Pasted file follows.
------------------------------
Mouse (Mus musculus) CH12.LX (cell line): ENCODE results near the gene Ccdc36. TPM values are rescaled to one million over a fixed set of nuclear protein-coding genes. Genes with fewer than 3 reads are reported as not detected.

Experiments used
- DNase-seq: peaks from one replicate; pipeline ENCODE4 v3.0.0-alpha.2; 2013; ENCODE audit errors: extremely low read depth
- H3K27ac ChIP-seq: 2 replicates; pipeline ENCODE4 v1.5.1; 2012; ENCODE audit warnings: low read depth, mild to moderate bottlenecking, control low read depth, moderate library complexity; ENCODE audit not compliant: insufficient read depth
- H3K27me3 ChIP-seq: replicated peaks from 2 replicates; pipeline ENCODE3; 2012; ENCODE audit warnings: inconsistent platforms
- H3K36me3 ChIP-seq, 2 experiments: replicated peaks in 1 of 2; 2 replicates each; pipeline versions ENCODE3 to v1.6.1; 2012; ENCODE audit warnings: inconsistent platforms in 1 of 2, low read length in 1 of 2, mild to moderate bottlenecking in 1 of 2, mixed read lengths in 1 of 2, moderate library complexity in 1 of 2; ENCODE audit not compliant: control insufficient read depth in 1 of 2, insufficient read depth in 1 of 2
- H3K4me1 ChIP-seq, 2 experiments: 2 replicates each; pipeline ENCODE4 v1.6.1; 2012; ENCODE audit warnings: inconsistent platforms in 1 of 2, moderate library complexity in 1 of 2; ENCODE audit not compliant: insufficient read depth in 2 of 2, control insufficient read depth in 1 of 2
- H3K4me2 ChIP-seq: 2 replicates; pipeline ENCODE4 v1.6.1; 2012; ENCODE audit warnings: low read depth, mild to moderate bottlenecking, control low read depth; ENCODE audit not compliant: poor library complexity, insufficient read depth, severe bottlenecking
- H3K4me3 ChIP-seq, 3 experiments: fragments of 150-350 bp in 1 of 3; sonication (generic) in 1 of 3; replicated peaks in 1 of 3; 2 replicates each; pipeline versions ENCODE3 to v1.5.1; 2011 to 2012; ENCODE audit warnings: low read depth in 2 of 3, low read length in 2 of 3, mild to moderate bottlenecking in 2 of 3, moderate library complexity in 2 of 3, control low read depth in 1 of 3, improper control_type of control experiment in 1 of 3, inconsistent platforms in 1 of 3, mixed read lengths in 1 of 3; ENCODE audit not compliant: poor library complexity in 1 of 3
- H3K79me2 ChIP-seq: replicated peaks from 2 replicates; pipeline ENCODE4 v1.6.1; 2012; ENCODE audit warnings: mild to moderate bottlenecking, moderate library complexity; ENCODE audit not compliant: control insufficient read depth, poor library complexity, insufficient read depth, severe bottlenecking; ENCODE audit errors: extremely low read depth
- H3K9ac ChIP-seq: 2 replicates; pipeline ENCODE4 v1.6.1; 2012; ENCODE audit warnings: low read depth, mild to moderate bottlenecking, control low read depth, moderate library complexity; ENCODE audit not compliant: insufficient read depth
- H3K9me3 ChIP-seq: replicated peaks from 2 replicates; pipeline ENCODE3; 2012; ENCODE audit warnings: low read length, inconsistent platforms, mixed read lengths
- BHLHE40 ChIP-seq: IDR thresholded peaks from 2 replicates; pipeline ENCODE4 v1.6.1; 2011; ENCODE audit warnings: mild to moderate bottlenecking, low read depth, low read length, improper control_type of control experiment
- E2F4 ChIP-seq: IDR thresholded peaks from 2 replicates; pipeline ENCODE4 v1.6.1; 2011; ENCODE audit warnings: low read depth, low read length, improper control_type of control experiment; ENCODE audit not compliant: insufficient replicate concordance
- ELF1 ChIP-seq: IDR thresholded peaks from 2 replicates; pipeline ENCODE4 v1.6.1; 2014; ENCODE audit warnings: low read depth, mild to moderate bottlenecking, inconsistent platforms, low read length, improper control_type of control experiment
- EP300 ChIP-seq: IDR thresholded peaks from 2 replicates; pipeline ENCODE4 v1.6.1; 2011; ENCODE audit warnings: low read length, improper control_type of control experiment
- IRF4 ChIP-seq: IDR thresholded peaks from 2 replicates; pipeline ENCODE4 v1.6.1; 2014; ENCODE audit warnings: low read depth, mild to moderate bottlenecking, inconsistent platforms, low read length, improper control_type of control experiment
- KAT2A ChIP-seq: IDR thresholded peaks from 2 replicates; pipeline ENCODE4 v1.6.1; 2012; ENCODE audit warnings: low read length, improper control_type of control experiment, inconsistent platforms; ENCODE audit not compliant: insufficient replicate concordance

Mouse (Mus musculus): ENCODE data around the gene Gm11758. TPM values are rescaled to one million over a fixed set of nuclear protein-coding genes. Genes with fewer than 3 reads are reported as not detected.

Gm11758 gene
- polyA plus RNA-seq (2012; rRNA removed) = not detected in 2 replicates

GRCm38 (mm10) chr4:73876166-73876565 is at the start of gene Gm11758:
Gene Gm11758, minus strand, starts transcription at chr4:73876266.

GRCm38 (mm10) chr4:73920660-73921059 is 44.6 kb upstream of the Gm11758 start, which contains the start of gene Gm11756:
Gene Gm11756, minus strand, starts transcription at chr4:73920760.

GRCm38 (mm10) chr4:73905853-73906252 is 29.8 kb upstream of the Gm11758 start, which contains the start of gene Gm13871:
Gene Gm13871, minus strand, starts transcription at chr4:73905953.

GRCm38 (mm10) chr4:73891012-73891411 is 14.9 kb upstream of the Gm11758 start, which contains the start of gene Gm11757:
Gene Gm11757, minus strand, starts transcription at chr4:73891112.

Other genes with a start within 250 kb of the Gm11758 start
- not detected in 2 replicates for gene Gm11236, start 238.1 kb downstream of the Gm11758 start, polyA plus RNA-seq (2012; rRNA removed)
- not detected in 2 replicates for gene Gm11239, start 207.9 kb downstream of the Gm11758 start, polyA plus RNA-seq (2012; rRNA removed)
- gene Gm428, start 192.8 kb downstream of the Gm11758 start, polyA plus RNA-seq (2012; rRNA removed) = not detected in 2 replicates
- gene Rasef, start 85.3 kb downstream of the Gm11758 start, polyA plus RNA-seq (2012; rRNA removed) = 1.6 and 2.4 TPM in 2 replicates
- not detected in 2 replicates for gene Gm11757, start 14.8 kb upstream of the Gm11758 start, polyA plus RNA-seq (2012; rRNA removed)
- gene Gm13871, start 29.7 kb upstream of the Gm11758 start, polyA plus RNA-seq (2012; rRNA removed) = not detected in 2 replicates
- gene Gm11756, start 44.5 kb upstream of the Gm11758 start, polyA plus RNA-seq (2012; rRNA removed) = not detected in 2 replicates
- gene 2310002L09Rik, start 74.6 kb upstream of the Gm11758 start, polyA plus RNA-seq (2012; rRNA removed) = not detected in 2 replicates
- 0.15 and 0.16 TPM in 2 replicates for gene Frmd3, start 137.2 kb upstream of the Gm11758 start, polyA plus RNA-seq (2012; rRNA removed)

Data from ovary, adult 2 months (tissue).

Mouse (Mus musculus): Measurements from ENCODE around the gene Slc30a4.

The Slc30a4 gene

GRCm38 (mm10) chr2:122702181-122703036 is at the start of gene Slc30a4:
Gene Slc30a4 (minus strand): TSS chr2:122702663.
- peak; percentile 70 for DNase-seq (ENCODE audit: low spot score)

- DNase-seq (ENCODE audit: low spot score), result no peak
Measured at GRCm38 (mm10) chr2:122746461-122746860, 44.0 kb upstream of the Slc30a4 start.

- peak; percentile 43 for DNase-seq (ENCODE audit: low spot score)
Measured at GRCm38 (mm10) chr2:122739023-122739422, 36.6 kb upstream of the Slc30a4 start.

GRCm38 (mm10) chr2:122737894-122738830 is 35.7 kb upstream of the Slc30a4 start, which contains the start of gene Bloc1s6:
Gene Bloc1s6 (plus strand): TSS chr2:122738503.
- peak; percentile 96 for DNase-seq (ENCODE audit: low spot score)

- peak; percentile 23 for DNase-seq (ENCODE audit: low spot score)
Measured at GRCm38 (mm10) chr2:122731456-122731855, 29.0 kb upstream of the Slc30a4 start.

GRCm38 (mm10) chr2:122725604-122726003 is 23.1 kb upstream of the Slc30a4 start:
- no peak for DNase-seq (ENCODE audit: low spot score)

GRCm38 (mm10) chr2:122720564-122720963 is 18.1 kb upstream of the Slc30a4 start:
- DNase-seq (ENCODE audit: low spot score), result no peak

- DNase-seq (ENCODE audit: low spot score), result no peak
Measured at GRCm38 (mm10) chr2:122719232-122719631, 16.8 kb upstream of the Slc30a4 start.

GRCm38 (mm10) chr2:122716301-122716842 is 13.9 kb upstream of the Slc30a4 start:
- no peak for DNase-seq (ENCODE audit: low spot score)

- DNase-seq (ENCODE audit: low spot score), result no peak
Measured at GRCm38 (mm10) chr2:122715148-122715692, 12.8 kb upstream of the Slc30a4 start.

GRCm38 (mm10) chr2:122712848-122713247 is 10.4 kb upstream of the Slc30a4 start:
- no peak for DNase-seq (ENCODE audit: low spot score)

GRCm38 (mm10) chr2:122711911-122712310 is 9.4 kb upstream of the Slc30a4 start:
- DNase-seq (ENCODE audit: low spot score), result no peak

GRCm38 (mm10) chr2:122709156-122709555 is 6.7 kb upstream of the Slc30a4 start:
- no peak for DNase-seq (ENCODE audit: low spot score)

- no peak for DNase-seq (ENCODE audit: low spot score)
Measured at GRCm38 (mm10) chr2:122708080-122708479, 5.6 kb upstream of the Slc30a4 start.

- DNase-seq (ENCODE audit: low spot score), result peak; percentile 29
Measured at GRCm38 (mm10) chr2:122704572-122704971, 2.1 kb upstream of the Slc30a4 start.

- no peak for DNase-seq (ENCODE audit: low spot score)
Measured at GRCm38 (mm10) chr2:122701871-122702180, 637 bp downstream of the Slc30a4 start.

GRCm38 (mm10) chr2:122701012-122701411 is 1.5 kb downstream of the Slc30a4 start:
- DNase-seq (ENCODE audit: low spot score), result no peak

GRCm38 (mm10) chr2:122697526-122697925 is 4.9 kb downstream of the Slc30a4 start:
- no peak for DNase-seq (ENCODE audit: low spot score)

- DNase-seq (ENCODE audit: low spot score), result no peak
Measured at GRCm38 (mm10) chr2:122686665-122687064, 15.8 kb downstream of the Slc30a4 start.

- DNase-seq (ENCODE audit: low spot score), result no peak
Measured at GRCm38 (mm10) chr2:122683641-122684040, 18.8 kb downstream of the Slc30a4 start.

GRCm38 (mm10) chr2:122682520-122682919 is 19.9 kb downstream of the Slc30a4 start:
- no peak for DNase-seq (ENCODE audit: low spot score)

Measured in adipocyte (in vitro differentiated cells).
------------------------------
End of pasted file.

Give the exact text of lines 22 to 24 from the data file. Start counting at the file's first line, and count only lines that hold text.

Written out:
GRCm38 (mm10) chr4:73876166-73876565 is at the start of gene Gm11758:
Gene Gm11758, minus strand, starts transcription at chr4:73876266.

GRCm38 (mm10) chr4:73920660-73921059 is 44.6 kb upstream of the Gm11758 start, which contains the start of gene Gm11756: